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Media Watch

Green to Head Up New Slone Station

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Even though radio earns its reputation as a nomadic industry, Cathy Green thought she'd retire as an employee of Jim Slone. Nearly six years after Slone left the radio business, she'll get that chance.

Green currently works in sales at the Journal Broadcast Group, but will handle general manager duties for KEVT AM 1030.

"Mr. Slone has such a wonderful reputation and is such a wonderful person, and then he sold the stations to Citadel," said Green, who started her working relationship with Slone about 12 years ago. "I told him if he ever got bored and decided to buy another station, 'I'd go back to work for you in a heartbeat.'"

And basically that's what happened.

Slone got bored, and dropped $1.5 million--of the $63 million he made when he sold his conglomerate to Citadel--to buy the 1030 AM frequency. The deal awaits the formality of Federal Communications Commission approval. When he made the phone call to Green, the wheels were set in motion.

"He didn't want to insult me, because, 'You're working for a big group of stations, and you're always working for the top dogs, and you've been the top dog,' Green said. "I'm at the point in my career where I pretty much want to do what I want to do now."

Green was Slone's general sales manager prior to his sale to Citadel. She took a position with Journal that allowed her to make more personal contact with clients. In the new foray, she'll do a little of everything.

"I'll be doing some selling myself until we hire somebody, since we're going to be kind of small and lean and mean," Green said.

Slone is nothing short of a legend in Tucson radio circles. He's invested more than 40 years in the industry locally, and that time paid off when Citadel purchased his mini-empire. Country monster KIIM 99.5 FM was the plum, and it continues to act as the anchor at Citadel.

KEVT is not in that category. As a small AM station, it will almost certainly not bring in the ratings numbers achieved by Slone's more high-profile signals, but it can reach goals in a way slightly different than the corporate-radio structure.

"The (personal) relationships help, and the one station means you're not going to have the level of expense you do (at a larger conglomerate)," Green said. "We're not going to be greedy and be looking at going at it the same way the big stations do. (Slone) wants something to be able to have fun and hopefully make a profit. In no way, shape or form do we expect to compete with any of the FM stations at all."


'STAR' REPORTER HAS RUN-IN WITH BORDER PATROL

It seems Arizona Daily Star border reporter Brady McCombs caught some Border Patrol agents off guard during a recent encounter. Instead of agents apprehending illegal immigrants, they almost apprehended McCombs and an accompanying Star photographer instead.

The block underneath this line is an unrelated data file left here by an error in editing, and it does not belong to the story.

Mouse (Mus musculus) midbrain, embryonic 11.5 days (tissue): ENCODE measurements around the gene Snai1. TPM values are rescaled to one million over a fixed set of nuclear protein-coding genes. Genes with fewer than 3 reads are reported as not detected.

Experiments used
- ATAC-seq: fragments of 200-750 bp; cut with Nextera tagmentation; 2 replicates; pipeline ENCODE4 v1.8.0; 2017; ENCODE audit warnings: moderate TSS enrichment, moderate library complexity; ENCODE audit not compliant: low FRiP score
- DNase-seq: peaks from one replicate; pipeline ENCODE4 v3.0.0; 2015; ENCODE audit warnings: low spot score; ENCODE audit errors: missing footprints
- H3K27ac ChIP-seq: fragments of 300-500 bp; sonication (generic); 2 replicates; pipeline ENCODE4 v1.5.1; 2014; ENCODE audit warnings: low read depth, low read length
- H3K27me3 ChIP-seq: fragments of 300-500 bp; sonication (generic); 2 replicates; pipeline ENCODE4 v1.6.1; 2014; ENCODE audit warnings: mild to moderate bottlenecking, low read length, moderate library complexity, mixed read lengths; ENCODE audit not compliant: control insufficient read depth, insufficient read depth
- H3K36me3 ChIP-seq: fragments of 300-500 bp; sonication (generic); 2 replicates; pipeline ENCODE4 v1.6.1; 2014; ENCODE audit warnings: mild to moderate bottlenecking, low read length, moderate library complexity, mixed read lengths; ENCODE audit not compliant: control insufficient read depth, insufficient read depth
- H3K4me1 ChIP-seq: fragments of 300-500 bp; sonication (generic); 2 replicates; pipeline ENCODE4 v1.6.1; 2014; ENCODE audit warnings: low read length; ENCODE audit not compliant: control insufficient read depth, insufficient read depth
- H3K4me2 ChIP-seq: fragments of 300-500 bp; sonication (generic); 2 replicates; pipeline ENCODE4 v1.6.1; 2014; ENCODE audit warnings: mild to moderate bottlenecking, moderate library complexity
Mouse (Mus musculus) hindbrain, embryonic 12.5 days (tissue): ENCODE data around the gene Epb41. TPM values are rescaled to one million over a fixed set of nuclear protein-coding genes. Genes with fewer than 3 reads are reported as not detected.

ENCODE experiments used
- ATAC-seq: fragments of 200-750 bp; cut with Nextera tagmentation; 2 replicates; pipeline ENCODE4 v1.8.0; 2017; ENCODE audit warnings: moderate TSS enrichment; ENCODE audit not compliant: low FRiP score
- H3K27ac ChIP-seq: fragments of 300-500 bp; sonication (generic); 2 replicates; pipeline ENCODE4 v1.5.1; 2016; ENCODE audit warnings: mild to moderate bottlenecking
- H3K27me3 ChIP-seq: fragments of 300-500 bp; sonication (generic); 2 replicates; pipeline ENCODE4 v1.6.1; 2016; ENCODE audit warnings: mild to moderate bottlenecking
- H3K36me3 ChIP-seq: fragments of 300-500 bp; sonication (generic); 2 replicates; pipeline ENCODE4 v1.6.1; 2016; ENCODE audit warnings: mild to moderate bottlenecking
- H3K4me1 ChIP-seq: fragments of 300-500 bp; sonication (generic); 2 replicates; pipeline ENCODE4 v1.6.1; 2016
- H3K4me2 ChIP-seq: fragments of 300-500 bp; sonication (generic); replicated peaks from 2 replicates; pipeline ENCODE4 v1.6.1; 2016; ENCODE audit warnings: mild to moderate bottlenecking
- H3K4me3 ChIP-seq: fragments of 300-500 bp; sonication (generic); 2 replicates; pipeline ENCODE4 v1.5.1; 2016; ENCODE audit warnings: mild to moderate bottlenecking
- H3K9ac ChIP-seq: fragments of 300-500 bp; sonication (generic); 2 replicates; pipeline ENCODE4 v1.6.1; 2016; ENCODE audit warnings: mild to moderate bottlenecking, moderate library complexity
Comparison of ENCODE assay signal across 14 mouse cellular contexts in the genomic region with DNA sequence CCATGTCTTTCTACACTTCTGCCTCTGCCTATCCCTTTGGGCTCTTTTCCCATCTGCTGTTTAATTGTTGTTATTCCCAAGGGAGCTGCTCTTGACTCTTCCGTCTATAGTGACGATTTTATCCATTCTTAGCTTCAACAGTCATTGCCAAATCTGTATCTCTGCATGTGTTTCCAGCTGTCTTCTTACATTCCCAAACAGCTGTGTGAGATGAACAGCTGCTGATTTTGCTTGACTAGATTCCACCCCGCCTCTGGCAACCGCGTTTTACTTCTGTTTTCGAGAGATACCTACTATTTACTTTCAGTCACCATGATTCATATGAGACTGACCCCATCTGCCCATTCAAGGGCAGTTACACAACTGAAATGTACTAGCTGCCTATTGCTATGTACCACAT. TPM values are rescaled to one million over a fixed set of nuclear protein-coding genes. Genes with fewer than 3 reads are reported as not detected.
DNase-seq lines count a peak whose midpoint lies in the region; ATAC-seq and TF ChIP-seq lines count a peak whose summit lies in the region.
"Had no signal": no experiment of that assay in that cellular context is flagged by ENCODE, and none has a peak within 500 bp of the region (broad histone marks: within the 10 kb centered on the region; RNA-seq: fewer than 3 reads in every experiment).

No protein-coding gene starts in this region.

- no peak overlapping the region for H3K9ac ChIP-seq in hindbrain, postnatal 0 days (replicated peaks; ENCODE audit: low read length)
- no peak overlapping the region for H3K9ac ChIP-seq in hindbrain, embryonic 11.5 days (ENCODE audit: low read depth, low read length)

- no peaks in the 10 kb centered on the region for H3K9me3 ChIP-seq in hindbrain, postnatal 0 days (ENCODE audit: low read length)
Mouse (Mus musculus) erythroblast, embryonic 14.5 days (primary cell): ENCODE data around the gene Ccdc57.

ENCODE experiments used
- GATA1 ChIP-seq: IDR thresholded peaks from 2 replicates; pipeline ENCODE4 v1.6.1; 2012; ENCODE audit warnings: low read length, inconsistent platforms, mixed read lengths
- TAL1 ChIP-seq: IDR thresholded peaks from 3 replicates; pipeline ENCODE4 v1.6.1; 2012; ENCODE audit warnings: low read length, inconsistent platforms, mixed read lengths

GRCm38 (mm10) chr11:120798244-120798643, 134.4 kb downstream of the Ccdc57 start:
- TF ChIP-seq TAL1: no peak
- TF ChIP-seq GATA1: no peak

The incident occurred because agents were not expecting any media presence in the border area. McCombs, who has gone through the Border Patrol public information office on numerous occasions before, did not in this instance. Unsuspecting agents approached McCombs and the photographer. No arrests were made.

"It's a matter of our guy not expecting anybody to show up," said Rob Daniels, the public information officer for the Border Patrol's Tucson sector. "They're allowed to take photos, video, what have you, in a public place. That's not the issue. It's just that we want to make sure everyone is safe."

The incident led to a conversation between Daniels and management at the Star, including metro team leader Ignacio Ibarra.

"Once we talked, everything was resolved. I can't think of a journalist who I respect more than Ignacio Ibarra. He and I have had long and candid conversations over the years, and I respect his opinion a great deal," Daniels said. "I have met and talked several times with Mr. McCombs since he came to Tucson. He comes highly recommended by (Ibarra).

"The Border Patrol has had occasional disagreements with the Star over the years. I don't think that should be considered to be unusual. As a former member of the media, I feel that I have a unique understanding on what, how and why the media does whatever they do. I feel the Star has a thorough understanding of how to do their jobs."

In the Star's estimation, that job entails going through PIOs when it deems fit.

"The Arizona Daily Star is a leader in border coverage because its reporters regularly spend time along the line investigating and reporting," said Star metro editor Hipolito Corella. "We do not rely on press releases and guided tours. We do not interfere with the efforts of the Border Patrol or break laws in the course of our reporting, but we will continue to exercise our right to be on public lands and roads in the course of doing our job."

Said Daniels, "There is no agency that makes more use of press releases to our local media outlets. This is meant to be proactive in letting the media outlets know of activity that may be newsworthy. This has been the case in the Tucson Sector since prior to my arrival in October 1994. Because of this M.O., the Border Patrol may have become a casualty of our own actions.

"The use of media 'ride-alongs' is a tool to give working journalists from across the globe a chance to see agents at work. The media ride-along continues to be highly requested by other outlets, and is in no way leading them into a sanitized, orchestrated event. Like other local media entities, the Arizona Daily Star has requested and been given access to see every area of the Tucson Sector of the U.S. Border Patrol. We do not expect this to change in the future."

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